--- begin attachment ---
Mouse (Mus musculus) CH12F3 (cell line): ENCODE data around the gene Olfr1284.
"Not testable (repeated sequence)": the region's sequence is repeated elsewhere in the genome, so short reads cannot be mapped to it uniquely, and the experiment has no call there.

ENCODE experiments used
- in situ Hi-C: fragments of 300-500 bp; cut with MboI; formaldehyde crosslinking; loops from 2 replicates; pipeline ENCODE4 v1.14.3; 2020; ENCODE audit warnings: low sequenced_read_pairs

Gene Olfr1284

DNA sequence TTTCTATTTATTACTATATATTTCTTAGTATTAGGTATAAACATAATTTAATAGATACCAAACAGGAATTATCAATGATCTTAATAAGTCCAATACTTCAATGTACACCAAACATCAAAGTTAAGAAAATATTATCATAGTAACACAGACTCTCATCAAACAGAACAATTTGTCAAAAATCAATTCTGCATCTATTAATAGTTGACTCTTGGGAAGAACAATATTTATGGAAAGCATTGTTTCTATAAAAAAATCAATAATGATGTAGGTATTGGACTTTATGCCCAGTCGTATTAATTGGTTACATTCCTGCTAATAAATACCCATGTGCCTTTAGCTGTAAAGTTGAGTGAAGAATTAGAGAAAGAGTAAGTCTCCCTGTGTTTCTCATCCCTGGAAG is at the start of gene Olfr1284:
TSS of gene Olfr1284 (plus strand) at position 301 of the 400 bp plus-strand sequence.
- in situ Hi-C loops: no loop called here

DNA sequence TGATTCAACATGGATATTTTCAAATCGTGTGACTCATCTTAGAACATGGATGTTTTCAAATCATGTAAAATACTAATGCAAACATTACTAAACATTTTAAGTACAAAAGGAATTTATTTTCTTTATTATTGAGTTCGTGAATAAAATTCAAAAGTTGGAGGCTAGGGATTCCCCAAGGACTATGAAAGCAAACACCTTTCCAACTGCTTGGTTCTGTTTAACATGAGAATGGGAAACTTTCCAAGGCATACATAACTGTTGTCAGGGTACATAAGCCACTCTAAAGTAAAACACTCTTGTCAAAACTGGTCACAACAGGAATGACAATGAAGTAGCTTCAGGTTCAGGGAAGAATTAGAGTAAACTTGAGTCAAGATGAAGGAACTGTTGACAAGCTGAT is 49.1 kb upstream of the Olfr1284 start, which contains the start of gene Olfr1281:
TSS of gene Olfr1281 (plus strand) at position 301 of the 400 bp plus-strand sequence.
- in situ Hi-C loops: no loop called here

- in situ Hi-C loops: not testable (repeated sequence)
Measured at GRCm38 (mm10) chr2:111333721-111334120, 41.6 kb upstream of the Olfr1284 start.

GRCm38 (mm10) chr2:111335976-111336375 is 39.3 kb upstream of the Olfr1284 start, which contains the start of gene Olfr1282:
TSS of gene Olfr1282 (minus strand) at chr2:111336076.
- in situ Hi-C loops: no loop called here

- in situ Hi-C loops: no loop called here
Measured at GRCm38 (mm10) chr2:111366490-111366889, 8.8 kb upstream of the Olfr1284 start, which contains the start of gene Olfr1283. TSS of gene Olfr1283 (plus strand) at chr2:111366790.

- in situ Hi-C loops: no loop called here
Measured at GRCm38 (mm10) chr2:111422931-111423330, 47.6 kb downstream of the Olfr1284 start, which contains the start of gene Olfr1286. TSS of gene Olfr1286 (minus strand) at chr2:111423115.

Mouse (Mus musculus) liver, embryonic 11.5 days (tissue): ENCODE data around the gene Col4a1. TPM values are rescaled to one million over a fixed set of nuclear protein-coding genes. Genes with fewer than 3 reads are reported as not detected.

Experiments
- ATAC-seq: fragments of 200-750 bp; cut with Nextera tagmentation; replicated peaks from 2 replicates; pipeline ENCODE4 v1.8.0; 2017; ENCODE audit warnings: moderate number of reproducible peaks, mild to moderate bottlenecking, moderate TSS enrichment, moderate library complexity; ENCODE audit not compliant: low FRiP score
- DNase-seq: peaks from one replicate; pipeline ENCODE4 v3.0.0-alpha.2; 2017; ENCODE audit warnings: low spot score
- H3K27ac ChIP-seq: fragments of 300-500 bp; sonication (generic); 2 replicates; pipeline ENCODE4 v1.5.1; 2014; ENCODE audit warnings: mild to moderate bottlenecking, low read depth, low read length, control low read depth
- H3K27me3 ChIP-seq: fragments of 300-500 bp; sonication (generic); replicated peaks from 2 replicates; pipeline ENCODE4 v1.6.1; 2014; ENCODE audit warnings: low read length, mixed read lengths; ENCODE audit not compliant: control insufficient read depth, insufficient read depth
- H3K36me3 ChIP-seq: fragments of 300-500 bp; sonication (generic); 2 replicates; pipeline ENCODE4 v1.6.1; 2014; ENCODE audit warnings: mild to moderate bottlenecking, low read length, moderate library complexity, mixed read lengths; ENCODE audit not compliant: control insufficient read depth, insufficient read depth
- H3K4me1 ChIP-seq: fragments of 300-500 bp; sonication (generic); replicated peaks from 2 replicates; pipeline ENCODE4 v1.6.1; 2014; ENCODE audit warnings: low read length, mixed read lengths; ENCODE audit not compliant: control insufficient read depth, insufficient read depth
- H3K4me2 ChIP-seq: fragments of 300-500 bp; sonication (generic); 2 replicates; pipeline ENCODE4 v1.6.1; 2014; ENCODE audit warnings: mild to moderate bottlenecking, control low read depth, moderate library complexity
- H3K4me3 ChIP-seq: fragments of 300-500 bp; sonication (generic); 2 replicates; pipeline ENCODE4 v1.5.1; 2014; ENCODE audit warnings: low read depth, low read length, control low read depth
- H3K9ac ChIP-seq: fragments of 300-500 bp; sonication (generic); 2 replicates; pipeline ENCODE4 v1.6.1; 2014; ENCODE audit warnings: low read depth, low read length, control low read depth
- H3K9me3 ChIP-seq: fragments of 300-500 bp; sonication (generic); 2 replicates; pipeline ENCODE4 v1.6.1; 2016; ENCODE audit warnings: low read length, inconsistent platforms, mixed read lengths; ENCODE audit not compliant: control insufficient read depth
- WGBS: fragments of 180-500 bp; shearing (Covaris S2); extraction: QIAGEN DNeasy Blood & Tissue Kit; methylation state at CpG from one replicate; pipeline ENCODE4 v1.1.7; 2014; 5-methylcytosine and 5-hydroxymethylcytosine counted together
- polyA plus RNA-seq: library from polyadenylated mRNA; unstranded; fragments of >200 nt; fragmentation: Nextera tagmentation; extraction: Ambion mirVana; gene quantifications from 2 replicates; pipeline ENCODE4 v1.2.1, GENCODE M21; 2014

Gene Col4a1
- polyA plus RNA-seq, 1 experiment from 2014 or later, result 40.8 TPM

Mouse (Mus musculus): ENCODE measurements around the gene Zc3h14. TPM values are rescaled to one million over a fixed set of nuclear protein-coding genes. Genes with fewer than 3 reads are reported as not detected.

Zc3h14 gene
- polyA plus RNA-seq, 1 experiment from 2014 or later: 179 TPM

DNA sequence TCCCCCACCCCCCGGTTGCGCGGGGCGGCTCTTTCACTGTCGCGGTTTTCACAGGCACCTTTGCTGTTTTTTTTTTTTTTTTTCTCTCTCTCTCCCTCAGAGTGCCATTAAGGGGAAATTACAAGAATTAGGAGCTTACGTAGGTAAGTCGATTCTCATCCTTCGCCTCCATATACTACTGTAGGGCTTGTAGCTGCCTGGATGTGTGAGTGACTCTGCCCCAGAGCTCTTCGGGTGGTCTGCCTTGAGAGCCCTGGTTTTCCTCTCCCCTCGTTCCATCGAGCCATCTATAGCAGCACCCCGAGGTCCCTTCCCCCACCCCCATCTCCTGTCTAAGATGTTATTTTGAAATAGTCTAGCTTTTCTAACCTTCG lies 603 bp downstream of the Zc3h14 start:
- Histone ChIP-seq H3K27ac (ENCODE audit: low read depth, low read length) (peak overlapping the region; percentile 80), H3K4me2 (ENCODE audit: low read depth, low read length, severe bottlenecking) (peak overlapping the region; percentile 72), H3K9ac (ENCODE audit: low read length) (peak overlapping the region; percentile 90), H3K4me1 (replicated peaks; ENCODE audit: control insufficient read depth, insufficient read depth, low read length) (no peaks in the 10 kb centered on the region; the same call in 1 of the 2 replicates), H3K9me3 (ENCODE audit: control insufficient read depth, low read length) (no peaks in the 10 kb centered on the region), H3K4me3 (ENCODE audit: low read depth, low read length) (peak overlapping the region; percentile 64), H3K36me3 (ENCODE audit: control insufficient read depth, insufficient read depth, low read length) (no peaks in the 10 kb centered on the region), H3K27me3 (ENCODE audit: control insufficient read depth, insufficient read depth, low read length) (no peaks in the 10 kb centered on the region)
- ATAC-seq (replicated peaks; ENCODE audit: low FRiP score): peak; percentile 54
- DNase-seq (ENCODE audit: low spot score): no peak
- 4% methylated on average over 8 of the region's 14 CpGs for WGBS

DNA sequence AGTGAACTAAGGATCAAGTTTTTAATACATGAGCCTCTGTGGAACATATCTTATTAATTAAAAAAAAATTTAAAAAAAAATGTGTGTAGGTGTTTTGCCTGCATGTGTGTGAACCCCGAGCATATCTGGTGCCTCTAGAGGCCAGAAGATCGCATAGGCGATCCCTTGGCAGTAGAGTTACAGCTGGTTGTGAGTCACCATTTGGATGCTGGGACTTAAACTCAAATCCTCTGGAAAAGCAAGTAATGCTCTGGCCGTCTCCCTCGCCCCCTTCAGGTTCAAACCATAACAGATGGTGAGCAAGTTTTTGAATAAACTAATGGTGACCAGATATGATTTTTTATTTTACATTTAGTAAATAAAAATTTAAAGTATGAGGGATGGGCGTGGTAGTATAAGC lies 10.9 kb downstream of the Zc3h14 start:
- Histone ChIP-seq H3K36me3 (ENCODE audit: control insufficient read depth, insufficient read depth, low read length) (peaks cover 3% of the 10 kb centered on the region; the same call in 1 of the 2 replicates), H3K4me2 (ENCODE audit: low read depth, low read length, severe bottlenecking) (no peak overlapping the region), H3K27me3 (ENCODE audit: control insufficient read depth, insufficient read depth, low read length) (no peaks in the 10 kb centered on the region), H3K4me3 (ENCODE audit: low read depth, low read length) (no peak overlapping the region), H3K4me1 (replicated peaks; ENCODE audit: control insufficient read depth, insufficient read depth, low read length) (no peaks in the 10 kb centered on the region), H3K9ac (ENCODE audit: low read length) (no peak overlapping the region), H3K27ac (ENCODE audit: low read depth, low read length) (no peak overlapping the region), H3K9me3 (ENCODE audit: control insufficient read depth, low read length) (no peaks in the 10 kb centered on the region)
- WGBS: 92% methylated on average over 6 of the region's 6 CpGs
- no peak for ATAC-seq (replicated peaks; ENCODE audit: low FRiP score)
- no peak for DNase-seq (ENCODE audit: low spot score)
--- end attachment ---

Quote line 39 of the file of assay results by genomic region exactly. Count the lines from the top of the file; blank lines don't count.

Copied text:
- polyA plus RNA-seq, 1 experiment from 2014 or later: 179 TPM